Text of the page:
The Wall Street Journal reports that exiled Chinese writer Liao Yiwu’s Facebook account has been suspended:
Liao Yiwu, who lives in Berlin, said Wednesday that he received notifications from Facebook that the company had temporarily blocked his ability to post updates to his page. Previous content on Mr. Liao’s page remained viewable.
The move came after he posted photos of an artist friend staging a nude protest.
“Facebook has a pretty simple policy with regard to nudity: we prohibit it. The individual in question repeatedly posted pictures containing nudity,” a spokeswoman said, pointing to the company’s policies.
The spokeswoman continued: “Any suggestion that we took action because of politics, philosophy or theoretical business interests is complete nonsense.”
Mr. Liao said he maintained that the images depicted a form of performance art and shouldn’t be regarded the same way that pornography might be.
The suspension of Liao Yiwu’s Facebook page appears to have been lifted. Last week, Tibetan blogger and activist Woeser accused Facebook of censoring a post that included images of a recent Tibetan self-immolation. Recently, Facebook founder Mark Zuckerberg was accused of pandering to Chinese authorities in hopes of allowing the social media giant entry into China.
At The Telegraph, Robert Foyle Hunwick notes that the image Liao shared, of artist Meng Huang streaking in support of jailed Nobel Peace Prize laureate Liu Xiaobo, had the likeness of Mao Zedong superimposed over the artist’s groin—an indication that members of China’s infamous “Fifty Cent Party” may have been responsible for flagging the content:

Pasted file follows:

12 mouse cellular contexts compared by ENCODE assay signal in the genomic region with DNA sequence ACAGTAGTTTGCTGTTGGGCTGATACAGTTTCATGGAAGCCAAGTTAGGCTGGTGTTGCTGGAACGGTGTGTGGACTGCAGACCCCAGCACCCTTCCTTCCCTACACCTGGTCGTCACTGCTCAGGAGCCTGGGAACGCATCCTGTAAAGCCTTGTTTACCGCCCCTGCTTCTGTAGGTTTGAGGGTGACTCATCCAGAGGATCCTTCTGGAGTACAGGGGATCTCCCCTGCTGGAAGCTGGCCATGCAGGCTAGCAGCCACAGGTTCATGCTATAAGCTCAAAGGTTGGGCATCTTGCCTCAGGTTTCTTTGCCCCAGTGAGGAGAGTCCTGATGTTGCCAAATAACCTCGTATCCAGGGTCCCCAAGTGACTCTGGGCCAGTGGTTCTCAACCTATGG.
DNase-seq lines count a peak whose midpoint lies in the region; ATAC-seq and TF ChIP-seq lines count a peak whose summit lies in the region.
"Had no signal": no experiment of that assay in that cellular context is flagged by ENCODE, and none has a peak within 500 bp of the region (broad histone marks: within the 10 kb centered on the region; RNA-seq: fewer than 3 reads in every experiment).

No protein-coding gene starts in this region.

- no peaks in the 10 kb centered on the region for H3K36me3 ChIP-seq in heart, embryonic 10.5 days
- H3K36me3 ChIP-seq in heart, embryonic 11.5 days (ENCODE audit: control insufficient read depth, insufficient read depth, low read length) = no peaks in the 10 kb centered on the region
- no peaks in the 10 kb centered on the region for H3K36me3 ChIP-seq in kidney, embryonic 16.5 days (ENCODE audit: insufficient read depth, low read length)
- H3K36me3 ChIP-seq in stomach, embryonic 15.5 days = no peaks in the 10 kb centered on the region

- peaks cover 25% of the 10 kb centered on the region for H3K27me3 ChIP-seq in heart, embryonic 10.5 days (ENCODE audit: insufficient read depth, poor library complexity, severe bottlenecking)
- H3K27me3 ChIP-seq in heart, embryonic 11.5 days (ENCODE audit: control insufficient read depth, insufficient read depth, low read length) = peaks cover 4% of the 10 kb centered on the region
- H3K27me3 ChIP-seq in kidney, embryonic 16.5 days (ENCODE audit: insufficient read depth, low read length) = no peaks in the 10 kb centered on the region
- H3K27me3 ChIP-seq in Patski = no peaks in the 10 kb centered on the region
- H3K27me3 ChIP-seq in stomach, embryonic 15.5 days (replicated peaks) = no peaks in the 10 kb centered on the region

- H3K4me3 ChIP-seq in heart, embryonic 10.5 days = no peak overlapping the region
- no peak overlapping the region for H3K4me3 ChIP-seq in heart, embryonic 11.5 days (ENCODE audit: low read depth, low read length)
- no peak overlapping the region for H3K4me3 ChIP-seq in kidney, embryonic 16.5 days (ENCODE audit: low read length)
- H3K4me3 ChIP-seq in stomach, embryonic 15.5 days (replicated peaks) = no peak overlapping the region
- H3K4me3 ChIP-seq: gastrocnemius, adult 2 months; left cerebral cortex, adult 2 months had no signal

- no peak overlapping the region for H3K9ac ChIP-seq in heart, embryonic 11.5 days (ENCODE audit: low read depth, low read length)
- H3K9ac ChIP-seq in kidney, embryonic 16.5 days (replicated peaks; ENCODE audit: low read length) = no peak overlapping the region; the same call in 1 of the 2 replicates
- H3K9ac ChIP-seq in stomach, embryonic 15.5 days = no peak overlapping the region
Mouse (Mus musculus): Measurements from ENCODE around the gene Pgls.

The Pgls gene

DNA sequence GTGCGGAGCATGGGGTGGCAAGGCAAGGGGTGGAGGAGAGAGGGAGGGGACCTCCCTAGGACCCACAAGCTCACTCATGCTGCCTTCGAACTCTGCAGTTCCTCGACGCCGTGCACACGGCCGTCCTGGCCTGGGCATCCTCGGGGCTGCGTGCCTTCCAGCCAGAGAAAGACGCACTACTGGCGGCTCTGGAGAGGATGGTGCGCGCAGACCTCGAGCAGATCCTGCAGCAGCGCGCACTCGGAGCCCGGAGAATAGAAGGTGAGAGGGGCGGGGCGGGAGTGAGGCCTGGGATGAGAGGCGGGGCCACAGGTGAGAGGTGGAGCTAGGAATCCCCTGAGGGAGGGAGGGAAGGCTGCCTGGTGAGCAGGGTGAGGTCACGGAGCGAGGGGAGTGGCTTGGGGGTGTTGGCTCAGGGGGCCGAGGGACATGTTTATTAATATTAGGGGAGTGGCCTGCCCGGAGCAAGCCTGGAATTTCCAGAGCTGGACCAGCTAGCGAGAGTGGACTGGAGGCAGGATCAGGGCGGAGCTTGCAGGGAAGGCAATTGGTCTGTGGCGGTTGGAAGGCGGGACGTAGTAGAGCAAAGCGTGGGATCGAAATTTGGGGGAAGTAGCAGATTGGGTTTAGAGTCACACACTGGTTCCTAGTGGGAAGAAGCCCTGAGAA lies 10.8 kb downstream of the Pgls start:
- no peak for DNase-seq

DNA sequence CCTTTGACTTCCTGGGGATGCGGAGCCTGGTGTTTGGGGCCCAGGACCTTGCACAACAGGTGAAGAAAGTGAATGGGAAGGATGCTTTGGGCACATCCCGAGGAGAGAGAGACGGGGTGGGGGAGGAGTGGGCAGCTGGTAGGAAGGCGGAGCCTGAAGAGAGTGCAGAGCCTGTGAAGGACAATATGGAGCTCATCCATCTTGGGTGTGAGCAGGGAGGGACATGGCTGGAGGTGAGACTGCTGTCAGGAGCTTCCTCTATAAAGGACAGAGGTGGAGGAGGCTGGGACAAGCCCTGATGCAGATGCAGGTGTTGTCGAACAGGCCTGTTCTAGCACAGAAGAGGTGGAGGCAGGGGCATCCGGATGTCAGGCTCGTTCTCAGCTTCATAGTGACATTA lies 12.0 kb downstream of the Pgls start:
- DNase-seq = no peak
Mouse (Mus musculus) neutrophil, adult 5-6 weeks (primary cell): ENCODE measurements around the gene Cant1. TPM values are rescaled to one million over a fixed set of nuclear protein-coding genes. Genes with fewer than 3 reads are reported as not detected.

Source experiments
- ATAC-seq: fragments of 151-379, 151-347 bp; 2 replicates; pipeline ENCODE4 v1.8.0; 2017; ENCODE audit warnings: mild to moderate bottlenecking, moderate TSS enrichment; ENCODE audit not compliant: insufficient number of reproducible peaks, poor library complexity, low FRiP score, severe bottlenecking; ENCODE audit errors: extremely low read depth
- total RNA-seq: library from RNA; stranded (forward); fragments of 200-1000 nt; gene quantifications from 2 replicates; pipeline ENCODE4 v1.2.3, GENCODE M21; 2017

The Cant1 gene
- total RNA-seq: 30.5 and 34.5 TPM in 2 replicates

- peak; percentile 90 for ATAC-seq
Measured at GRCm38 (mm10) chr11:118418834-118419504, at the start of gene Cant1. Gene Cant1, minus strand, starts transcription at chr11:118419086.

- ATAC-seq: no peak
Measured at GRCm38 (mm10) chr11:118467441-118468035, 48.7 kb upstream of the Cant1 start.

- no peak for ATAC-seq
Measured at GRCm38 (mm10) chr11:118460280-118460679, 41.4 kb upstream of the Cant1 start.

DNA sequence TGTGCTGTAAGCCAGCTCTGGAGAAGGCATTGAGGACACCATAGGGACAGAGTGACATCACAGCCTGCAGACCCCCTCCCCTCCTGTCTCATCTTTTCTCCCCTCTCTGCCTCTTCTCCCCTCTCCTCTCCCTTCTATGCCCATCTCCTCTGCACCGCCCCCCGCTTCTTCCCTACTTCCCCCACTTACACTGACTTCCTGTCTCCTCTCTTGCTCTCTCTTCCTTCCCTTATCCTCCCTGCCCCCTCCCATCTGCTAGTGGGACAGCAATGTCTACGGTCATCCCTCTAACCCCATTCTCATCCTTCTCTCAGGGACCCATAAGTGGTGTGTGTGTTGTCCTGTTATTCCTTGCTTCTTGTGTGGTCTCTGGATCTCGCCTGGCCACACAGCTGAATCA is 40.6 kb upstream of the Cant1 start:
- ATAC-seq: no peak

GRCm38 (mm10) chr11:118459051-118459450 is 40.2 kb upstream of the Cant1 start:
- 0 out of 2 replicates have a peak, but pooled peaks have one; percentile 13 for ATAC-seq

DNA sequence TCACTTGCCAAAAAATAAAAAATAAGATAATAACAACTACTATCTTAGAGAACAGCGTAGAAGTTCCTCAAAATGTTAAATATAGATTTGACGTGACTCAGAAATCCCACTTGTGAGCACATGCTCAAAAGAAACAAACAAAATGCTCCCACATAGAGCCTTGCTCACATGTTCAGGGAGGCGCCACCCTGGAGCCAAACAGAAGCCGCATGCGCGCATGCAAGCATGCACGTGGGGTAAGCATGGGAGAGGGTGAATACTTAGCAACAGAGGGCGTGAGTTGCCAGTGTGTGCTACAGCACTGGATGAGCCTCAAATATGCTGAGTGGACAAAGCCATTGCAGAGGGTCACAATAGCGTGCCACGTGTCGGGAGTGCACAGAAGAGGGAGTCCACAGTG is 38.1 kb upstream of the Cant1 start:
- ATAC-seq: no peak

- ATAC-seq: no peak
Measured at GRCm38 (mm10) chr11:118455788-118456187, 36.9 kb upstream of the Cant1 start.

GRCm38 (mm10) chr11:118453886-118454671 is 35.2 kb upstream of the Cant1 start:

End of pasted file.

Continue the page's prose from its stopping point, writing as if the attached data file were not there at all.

Liao Yiwu, whose works include The Corpse Walker and Interviews with People from the Bottom Rung of Society, had posted images of artist Meng Huang streaking at an annual demonstration in support of the jailed Nobel Peace Prize laureate Liu Xiaobo, but had covered Meng’s groin with an image of Mao Zedong to avoid breaching Facebook’s community rules. Ironically, such an image would be considered even more offensive to Chinese authorities, who strictly control the use of Mao’s image.
[…] “Any suggestion that we took action because of politics, philosophy or theoretical business interests is complete nonsense,” the company [Facebook] said.
A more likely explanation is that China’s legions of pro-government wumaoding – or 50-cent army – are exploiting Facebook’s complaints system to target users who post critical or controversial content about China. Both Mr Woeser and Mr Liao said they had had no difficulties with the site until this week. [Source]